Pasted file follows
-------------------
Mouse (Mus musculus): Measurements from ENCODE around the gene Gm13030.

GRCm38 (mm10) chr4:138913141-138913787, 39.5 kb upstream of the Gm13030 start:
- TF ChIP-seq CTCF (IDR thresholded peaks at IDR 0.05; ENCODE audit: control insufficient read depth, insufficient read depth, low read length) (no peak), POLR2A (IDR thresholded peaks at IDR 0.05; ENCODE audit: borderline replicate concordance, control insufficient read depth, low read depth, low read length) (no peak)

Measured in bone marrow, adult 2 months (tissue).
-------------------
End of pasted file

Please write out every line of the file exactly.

Mouse (Mus musculus): Measurements from ENCODE around the gene Gm13030.

GRCm38 (mm10) chr4:138913141-138913787, 39.5 kb upstream of the Gm13030 start:
- TF ChIP-seq CTCF (IDR thresholded peaks at IDR 0.05; ENCODE audit: control insufficient read depth, insufficient read depth, low read length) (no peak), POLR2A (IDR thresholded peaks at IDR 0.05; ENCODE audit: borderline replicate concordance, control insufficient read depth, low read depth, low read length) (no peak)

Measured in bone marrow, adult 2 months (tissue).